WASHINGTON – New Mexico Republicans and business leaders described a sweeping tax overhaul proposal unveiled in Congress on Thursday as potentially helpful to the state’s stagnant economy, while congressional delegation Democrats said it would shortchange low- and middle-income New Mexicans.
The centerpiece of President Donald Trump’s domestic agenda would slash the corporate rate and reduce the personal income taxes of most Americans, but it would also phase out some popular deductions and add $1.5 trillion to the national debt.
Trump visited Republicans on the House Ways and Means Committee on Thursday to congratulate them on their plan. He said the proposed changes to the tax code are “another important step toward providing massive tax relief for the American people.”
“My tax reform priorities have been the same since Day One: bringing tax cuts for hardworking, middle-income Americans; eliminating unfair loopholes and deductions; and slashing business taxes so employers can create jobs, raise wages and dominate their competition around the world,” Trump said.
Eager for a domestic policy victory after a GOP effort to repeal and replace Obamacare failed over the summer, Trump told congressional Republicans on Thursday that he wants the tax bill on his desk by Thanksgiving. GOP House members, mindful of a fierce partisan fight ahead, say a Christmas timeline is more feasible.
Under the plan, middle-income families would pay less, thanks to a doubling of the standard deduction and an increase in the child tax credit. Wealthy Americans, including Trump, would benefit from the repeal of the alternative minimum tax and phaseout of the estate tax. Republicans calculate that a family of four with a median $60,000 income would receive a tax cut of almost $1,200. However, many two-income, upper middle-class families would pay more after being bumped into a higher tax bracket and losing a valuable deduction on state income taxes.
The plan would shrink the number of tax brackets from seven to four, with respective rates of 12 percent, 25 percent, 35 percent and 39.6 percent. The tax system would be simplified, and most people would be able to file returns on a postcard-sized form.
The proposal would leave intact the existing rules on 401(k) retirement accounts and the ability of Americans to contribute up to $18,000 a year into the accounts tax-deferred. But it would limit the widely used deduction for mortgage interest to new home loans of $500,000 or less, a sharp reduction from the current $1 million cap.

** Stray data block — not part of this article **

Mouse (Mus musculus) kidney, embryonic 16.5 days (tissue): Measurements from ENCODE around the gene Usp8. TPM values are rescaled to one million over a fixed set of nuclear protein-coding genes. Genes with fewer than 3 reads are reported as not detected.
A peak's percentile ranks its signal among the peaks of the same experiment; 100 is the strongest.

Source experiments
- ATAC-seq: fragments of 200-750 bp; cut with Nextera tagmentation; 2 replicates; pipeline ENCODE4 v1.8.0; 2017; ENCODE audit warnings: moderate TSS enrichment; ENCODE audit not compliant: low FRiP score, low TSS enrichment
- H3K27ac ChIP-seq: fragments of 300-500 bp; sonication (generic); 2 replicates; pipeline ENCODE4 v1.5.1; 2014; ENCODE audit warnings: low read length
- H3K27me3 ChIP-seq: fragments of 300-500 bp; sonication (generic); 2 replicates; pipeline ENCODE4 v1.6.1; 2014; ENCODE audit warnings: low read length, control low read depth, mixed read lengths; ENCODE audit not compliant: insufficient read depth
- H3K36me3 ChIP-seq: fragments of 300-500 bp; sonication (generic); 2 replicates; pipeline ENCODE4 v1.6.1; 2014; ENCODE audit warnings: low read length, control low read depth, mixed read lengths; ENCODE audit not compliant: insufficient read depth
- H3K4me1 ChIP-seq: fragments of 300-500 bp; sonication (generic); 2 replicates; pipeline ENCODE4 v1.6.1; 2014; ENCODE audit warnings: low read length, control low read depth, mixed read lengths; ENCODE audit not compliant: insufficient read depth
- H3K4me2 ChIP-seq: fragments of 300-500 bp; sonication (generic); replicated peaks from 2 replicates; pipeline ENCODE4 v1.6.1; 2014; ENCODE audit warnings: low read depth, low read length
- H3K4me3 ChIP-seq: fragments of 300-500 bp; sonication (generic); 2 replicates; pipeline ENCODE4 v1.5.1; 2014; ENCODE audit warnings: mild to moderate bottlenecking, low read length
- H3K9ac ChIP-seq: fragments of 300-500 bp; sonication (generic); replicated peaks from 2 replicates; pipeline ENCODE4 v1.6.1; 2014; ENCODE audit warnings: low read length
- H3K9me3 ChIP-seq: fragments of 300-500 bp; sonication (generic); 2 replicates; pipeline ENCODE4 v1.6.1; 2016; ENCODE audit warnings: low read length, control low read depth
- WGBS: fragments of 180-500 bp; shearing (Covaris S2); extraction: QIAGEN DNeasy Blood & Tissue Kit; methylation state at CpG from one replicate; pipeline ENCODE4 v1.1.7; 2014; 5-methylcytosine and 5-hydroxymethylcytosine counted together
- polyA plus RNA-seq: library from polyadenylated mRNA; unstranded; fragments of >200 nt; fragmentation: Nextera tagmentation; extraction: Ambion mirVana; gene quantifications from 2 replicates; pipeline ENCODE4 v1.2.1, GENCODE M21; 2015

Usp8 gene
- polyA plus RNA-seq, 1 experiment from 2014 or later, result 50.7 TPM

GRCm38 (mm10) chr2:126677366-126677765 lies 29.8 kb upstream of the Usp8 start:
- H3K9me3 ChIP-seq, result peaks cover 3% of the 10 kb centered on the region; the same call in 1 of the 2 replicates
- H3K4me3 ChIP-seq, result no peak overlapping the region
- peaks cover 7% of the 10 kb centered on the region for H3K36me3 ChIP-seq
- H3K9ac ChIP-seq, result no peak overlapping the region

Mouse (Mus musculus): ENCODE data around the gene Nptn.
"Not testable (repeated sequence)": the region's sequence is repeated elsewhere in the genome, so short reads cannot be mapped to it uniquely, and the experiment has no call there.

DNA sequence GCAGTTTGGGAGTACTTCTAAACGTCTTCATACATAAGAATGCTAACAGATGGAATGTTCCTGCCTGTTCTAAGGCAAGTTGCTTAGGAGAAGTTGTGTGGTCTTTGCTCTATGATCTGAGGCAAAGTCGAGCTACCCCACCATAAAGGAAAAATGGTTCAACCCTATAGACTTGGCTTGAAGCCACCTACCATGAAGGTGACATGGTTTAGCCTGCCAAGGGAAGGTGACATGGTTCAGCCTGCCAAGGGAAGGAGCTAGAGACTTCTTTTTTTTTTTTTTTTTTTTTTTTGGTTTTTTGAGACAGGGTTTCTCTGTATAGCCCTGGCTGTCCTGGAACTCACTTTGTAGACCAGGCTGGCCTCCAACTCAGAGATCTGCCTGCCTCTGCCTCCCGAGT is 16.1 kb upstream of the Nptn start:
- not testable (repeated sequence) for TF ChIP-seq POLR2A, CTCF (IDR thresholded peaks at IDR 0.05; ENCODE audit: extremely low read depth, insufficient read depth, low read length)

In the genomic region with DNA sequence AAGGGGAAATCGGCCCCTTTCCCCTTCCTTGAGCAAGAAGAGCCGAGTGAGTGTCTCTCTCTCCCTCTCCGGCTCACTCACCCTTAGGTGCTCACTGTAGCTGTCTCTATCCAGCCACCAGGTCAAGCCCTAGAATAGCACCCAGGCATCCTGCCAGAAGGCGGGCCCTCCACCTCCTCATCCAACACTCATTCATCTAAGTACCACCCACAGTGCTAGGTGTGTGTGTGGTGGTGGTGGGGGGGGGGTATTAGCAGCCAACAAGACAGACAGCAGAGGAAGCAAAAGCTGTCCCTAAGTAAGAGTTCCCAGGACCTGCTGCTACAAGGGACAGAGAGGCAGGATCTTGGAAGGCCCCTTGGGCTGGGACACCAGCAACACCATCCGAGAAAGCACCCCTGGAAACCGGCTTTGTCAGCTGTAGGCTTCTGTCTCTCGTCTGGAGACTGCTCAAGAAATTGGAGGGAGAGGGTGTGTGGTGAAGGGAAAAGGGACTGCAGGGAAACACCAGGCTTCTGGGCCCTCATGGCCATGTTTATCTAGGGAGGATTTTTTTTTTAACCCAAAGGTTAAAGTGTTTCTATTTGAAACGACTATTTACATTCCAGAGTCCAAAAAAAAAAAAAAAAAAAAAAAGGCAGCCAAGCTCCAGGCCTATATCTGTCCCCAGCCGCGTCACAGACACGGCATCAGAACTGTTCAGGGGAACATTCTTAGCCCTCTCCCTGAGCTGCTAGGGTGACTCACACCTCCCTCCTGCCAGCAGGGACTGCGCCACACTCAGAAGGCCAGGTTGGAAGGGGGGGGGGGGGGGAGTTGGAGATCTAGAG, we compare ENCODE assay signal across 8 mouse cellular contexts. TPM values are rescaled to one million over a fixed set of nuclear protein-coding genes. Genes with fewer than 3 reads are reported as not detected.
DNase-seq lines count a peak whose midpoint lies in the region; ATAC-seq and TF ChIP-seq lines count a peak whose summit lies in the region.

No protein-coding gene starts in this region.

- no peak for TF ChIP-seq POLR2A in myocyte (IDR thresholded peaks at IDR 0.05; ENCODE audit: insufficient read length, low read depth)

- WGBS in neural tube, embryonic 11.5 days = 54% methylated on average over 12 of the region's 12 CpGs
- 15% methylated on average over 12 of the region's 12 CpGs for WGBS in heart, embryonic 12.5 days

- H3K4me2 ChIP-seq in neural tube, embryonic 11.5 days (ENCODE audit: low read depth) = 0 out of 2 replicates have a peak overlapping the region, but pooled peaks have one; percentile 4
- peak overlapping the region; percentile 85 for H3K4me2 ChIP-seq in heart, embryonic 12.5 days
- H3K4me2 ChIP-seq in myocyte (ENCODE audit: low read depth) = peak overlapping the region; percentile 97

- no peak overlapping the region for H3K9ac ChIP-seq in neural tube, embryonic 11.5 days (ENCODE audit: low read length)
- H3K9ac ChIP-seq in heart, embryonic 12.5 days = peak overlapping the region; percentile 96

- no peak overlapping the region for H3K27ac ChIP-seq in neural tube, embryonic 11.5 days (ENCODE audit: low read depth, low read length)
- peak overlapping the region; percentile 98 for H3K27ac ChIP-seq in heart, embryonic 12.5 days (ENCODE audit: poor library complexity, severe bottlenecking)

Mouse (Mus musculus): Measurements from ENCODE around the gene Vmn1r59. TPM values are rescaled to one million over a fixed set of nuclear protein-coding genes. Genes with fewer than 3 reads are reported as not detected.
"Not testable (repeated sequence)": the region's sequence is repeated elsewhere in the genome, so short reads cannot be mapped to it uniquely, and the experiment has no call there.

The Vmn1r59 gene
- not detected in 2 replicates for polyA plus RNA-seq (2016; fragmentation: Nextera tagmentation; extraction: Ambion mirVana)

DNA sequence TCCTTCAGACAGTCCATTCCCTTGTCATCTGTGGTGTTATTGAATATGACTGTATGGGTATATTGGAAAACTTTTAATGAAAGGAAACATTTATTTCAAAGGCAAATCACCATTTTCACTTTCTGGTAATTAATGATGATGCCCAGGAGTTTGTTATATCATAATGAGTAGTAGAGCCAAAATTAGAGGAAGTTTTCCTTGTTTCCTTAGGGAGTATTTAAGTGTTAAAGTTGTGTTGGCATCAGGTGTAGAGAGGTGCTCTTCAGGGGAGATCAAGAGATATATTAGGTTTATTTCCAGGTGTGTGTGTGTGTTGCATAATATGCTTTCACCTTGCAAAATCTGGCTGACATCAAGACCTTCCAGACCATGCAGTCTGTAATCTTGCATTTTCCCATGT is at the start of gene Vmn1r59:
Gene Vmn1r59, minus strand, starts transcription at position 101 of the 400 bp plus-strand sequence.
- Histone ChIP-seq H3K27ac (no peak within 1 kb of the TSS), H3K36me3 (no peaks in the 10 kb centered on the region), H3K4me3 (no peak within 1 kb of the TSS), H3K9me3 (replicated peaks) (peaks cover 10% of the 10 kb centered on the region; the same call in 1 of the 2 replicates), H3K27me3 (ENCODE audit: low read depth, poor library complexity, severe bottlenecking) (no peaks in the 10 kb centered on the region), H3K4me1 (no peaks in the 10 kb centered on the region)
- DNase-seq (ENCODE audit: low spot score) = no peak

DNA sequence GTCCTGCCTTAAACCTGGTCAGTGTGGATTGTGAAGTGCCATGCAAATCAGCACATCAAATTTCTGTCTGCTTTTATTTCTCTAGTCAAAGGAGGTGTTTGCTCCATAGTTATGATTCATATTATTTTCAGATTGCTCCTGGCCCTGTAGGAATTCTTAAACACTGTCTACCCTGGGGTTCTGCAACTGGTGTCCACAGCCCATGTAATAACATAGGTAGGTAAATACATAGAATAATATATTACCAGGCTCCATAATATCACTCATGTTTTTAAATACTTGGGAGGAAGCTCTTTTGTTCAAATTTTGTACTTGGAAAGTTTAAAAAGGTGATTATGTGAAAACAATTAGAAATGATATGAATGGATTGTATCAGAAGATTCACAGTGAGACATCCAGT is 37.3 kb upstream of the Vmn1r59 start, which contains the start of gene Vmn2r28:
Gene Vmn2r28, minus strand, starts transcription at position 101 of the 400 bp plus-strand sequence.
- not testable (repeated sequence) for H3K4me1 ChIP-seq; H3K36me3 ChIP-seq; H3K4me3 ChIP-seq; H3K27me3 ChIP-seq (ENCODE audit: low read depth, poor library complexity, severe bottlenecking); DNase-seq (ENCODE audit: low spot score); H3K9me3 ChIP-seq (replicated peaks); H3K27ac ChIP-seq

The four Democrats in New Mexico’s congressional delegation swiftly denounced the proposal as a giveaway to the rich. Sen. Tom Udall, D-N.M., said the tax package “is full of inequity.”
“It eliminates deductions for state and local income and sales taxes, a key provision for many middle-class families across the country, while repealing the estate tax for the super-wealthy,” Udall said. “It gives big corporations a permanent tax break, while eliminating personal exemptions and the student loan deductions.”
Rep. Steve Pearce, a New Mexico Republican who is running for governor in 2018, said the legislation would “empower the middle class,” while tax breaks for businesses would mean more jobs.
“By lowering the corporate tax rate, manufacturing can once again return to the United States, bringing with it good-paying jobs for people across the nation,” he said. “It is time New Mexicans have a simple, fair and modernized tax code.”
John Garcia, head of the Home Builders Association of Central New Mexico, said New Mexico builders – 90 percent of whom are independent operators – welcome federal tax breaks and market certainty that encourages them to invest. Although national homebuilders grumbled about the impact of slashing mortgage interest deductions on home growth, the median price of a home in Albuquerque is just $219,000.
“We’re still hurting. We still haven’t pulled out of the recession in New Mexico,” Garcia said. “We are hopeful that (the overall tax package) will stimulate the economy and improve conditions for people who are putting their risk and everything they’ve got into building houses.”
Terri Cole, president of the Greater Albuquerque Chamber of Commerce, sounded an optimistic note about the tax plan’s impact on business, and said the chamber would analyze its impact on New Mexico in the days ahead.
“While we have not studied the bill in its entirety, making the tax system more effective and business-friendly is good for all of us,” Cole said.
Maya MacGuineas, president of the Committee for a Responsible Federal Budget in Washington, said that although the package eliminates some deductions to help pay for cuts, it “continues to rely on unrealistic economic growth assumptions to justify its cost.”
“Even a $1.5 trillion increase in the debt amounts to almost $12,000 per household — a steep price passed on to our children,” MacGuineas said. “While it is encouraging to see the House move forward on tax reform, it seems each new vote and milestone is a step backwards for the cause of fiscal responsibility.”
The Associated Press contributed to this report.